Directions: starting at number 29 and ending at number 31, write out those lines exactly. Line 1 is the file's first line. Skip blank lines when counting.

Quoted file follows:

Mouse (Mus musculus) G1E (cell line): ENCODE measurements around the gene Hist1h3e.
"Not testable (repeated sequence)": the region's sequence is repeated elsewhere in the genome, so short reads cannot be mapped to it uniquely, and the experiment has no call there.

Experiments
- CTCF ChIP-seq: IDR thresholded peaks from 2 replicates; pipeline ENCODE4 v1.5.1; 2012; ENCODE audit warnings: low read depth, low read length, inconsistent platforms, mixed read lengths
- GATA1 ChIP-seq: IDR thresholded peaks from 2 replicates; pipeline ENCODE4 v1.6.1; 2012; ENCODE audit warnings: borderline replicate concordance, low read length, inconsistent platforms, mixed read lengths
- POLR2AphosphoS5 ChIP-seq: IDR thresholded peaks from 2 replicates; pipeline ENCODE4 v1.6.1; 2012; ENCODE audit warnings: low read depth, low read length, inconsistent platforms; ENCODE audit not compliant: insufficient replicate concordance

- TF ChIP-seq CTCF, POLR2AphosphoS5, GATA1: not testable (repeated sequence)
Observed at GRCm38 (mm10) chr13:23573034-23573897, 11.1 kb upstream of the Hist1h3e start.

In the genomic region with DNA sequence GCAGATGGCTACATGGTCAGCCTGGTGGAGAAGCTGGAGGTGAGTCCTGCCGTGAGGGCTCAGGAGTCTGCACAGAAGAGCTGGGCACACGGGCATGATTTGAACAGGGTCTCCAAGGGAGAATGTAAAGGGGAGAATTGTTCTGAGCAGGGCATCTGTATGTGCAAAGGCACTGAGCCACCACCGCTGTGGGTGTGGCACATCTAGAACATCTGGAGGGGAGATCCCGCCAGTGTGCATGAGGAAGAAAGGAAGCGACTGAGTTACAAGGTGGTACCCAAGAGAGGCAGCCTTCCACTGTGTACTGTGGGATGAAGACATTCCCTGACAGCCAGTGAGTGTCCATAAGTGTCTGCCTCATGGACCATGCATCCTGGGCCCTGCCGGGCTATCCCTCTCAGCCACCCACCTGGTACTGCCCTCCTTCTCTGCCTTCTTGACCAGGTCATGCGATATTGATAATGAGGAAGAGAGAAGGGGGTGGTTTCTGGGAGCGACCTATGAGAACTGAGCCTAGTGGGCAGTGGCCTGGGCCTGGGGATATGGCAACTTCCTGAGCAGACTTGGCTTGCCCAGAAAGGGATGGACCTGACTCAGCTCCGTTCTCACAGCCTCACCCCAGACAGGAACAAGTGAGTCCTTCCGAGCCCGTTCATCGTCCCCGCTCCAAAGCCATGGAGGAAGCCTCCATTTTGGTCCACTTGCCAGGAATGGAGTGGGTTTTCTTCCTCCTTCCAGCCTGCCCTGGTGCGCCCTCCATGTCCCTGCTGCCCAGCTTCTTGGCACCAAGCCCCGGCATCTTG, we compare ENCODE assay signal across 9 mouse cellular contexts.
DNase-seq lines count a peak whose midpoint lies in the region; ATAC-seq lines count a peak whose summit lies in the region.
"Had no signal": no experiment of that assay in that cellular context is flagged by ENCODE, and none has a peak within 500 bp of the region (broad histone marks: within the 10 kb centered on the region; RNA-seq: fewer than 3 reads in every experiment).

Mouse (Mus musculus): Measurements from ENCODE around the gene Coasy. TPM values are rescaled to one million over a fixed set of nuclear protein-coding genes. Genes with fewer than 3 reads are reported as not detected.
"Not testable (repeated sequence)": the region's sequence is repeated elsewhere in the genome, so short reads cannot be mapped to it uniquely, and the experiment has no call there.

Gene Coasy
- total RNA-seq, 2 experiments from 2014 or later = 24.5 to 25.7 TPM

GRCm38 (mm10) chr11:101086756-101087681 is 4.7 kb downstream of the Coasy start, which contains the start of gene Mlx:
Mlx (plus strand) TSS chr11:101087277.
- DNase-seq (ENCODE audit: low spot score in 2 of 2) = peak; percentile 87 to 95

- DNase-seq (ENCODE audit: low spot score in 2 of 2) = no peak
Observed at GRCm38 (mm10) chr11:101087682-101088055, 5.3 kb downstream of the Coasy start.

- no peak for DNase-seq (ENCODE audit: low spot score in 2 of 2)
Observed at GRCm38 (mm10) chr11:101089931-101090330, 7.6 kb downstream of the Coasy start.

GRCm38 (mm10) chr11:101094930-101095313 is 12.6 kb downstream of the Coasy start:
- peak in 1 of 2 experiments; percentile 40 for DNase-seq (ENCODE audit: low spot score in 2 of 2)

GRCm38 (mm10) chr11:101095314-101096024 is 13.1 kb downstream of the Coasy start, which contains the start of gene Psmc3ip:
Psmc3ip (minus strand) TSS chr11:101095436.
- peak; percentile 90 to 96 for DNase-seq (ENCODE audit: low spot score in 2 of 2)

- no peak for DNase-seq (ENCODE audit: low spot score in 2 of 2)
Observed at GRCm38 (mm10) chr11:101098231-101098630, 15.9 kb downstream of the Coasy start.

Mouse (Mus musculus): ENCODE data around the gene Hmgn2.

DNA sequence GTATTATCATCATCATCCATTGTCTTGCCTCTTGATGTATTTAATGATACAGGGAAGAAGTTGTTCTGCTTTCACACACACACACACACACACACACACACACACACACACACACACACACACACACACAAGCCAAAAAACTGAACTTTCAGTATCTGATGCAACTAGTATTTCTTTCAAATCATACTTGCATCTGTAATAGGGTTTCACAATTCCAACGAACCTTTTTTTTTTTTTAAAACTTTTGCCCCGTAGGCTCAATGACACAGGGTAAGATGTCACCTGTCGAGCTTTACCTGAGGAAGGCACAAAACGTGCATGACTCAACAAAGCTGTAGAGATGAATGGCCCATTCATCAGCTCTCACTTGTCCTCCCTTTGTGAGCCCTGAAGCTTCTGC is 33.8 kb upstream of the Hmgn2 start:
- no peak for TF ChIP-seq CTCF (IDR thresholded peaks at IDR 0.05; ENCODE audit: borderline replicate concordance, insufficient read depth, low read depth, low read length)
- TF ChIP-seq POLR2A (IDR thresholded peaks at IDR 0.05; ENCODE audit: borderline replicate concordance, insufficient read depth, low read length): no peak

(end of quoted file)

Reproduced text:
Observed at GRCm38 (mm10) chr11:101098231-101098630, 15.9 kb downstream of the Coasy start.

Mouse (Mus musculus): ENCODE data around the gene Hmgn2.

DNA sequence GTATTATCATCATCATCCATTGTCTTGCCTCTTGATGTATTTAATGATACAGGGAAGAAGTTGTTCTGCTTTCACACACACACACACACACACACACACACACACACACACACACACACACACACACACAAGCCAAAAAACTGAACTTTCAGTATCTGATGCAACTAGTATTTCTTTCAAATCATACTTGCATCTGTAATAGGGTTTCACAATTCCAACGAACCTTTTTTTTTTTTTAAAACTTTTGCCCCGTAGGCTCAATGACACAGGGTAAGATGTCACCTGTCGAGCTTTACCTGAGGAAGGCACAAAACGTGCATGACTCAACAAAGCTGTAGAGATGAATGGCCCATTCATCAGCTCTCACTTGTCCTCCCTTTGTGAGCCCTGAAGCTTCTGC is 33.8 kb upstream of the Hmgn2 start: